Our first interview with you was in January 2016; we featured your story in VENERATE and a few months later it was made into a short film, From Harlem to Kansas City.” Both have inspired many people, right? Yeah and I was able to send them to my son. I haven’t seen him for 30 years, we’ve been estranged! It enabled us to have a connection! This year has been a good year. 

Your story tells how you came from being homeless, struggling with substance abuse, foraging for food in the garbage, to a full recovery, graduation from UMKC with an MA in Social Work and a job at Reconciliation Services. That’s right, on December 15th 2015, after working on a temporary basis for 5 months, I started full time work at RS. In September 2016 I became a Case Manager helping clients to get documentation, mostly, birth certificate’s ID’s and social security IDs to help them get re-started in life. As Fr. Justin, points out in his recent blog people are vulnerable and helpless when they don’t have an ID. Without an ID they’re cut off from basic services and the basic rights that most of us take for granted.

Why do people come to RS for IDs? Last week a Veteran came to the RS Cafe in his late 40’s suffering from Post Traumatic Stress Disorder (PTSD). He was homeless from using drugs and alcohol. At rock bottom, he finally sought help from Swope Park Health Services. Unfortunately he’d lost his ID and couldn’t prove who he was. No one can get an ID without a birth certificate and a permanent address so, they sent him to City Union Mission for temporary housing and to us at RS for document assistance. It’s a lot of paperwork on the computer and he needed help, but now he has his State ID and he can apply for housing and move out of City Union Mission. His little state ID Card is his passport to applying for his VA card and benefits— psychiatric care, rehab’ medication and housing. Now he has a new start—and like I was back in the day—on his way to recovery and self sustainability. 

Another example is a mother who moved to Missouri from California with four young kids. Having lived with violence and abuse for years she finally found courage to bring her kids to safety at her sister’s house in Kansas City. Her California driving license had expired and she had no ID so she couldn’t enroll her kids in school or apply for a job or housing. We sent away to California and went through all the processes of proving her identity. It’s a long procedure - 4-6 weeks. In the meantime, we helped her with clothing, food pantry and Friday night meals for her and her kids. On her 34th birthday she received her ID! A new life for herself and her kids was about to begin. You should have seen the smile on her face!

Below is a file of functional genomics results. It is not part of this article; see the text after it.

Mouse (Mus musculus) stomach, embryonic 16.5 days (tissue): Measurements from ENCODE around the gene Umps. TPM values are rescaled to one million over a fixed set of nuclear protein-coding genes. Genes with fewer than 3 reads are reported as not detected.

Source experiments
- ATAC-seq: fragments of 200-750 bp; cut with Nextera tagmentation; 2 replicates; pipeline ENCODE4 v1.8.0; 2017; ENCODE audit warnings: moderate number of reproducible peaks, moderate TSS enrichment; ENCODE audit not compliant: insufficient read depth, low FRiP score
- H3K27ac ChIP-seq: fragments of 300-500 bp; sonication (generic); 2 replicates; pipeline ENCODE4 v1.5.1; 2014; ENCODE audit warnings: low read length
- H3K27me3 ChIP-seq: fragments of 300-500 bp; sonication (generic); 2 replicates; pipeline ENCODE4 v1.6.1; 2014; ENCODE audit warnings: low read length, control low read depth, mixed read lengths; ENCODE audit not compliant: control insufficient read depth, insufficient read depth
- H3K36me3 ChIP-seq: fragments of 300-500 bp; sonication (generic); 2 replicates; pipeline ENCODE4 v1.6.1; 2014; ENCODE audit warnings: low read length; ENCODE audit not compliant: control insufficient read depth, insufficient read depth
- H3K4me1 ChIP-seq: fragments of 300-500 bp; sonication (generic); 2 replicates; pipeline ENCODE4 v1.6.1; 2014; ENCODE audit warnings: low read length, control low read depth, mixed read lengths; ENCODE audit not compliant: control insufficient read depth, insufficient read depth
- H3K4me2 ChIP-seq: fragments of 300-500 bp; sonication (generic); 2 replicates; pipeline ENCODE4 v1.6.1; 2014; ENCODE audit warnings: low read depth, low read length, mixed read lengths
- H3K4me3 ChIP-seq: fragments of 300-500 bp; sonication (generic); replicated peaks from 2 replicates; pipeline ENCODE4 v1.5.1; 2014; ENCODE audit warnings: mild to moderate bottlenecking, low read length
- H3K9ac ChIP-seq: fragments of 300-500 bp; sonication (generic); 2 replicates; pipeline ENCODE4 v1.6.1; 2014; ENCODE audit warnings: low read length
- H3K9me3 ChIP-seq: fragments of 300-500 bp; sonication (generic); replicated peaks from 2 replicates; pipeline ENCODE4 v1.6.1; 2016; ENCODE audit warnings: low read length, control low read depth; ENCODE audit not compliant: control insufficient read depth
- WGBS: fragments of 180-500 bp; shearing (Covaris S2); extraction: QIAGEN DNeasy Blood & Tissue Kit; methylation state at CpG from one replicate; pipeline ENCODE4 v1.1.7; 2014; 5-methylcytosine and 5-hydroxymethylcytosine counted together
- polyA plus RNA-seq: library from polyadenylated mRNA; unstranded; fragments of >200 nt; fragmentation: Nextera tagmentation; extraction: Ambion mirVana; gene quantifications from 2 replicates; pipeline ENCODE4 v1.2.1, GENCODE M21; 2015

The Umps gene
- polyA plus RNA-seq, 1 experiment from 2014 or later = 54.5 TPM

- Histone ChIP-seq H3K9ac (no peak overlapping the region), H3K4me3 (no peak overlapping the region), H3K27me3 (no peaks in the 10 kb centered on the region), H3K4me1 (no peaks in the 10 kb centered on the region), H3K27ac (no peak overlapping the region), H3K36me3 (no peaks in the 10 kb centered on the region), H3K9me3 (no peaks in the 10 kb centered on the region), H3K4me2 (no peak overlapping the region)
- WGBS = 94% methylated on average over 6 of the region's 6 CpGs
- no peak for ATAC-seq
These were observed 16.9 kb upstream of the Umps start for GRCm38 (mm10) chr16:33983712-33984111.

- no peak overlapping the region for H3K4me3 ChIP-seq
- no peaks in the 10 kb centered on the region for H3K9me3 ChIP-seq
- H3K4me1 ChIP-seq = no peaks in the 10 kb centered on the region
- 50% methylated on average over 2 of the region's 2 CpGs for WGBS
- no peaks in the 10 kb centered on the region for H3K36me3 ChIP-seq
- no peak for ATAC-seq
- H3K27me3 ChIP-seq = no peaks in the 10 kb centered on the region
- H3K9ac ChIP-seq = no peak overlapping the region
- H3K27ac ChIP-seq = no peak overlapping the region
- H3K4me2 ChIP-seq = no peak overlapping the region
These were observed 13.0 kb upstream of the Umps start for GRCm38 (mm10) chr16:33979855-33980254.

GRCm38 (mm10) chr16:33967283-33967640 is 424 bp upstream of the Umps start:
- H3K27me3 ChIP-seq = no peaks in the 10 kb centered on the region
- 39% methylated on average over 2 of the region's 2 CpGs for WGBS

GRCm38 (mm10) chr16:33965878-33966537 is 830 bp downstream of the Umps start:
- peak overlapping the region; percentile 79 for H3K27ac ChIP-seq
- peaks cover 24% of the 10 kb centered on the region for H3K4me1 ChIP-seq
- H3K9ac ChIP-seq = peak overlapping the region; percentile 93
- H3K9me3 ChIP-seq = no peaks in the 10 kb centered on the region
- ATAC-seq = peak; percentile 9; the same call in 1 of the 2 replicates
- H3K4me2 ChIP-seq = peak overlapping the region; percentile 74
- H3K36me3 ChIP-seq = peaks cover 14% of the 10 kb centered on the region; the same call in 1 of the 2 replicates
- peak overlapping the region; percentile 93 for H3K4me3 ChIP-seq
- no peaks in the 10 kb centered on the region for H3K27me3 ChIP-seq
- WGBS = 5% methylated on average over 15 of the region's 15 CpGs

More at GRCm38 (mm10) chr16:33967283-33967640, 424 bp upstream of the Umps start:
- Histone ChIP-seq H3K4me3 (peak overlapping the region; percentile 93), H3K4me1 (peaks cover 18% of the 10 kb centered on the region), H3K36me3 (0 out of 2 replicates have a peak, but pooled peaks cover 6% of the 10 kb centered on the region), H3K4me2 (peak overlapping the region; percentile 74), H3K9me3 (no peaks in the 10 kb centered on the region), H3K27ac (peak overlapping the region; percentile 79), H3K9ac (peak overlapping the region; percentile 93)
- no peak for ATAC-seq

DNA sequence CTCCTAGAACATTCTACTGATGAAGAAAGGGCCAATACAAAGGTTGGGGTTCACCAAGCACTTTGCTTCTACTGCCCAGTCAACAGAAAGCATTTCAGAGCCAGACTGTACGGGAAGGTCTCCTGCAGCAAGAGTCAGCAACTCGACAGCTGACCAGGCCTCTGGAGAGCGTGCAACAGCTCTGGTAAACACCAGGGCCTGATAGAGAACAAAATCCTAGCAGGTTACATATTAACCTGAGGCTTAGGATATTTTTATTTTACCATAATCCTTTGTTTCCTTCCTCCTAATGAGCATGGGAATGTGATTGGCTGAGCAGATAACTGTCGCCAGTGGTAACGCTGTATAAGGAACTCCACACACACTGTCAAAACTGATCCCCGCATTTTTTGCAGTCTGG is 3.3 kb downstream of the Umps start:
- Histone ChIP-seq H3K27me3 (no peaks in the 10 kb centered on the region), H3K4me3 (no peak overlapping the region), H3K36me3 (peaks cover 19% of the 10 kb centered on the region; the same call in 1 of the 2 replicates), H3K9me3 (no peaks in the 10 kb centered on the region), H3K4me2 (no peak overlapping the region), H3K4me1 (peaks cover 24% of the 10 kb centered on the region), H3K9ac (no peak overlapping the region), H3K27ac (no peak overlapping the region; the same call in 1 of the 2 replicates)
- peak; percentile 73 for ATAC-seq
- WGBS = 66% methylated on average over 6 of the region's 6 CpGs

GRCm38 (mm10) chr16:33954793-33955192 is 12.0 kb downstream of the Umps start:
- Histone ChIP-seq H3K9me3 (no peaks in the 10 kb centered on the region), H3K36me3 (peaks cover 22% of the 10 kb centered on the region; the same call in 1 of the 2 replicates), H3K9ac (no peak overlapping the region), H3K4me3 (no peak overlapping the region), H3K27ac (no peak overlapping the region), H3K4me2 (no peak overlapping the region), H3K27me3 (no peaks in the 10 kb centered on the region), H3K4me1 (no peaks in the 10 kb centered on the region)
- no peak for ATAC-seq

Then there is the local, young, single mother, who was offered a job. Her company needed her ID to process her enrollment paperwork. Unfortunately her wallet was lost, possibly stolen whilst on the bus, the same day she was offered her job. When she called Lost and Found at the Bus Company nothing had been handed in. Her employer agreed she could come in and work but they needed her ID the following day or she would lose her job. Desperately she scrambled to meet the demand. RS was recommended to her and she came into the Café. We got her on the computer and sent off for her birth certificate. Her identity was approved and we gave her a voucher for her ID. Her job was secure! My job was done!

Many may not be aware that the majority of people RS serves are those suffering from varying levels of trauma, instability and poverty. Most rely on public transport to get their kids to school and to get to work. Many are on minimum wage. Our Document Assistance Program is often the bridge to accessing basic needs and services. It’s the first step toward self sufficiency and to becoming stable.

What do you enjoy about your work at RS? I make a difference in the lives of the people I serve and, I work with a team who are committed to helping the community become self sufficient.

What’s next for you? Enjoying life, and getting my LMSW. I’m still studying and looking forward to taking the exam. Watch this space!

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Read more stories of courage from Troost
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Story and Photo by: Lyn Morse-Brown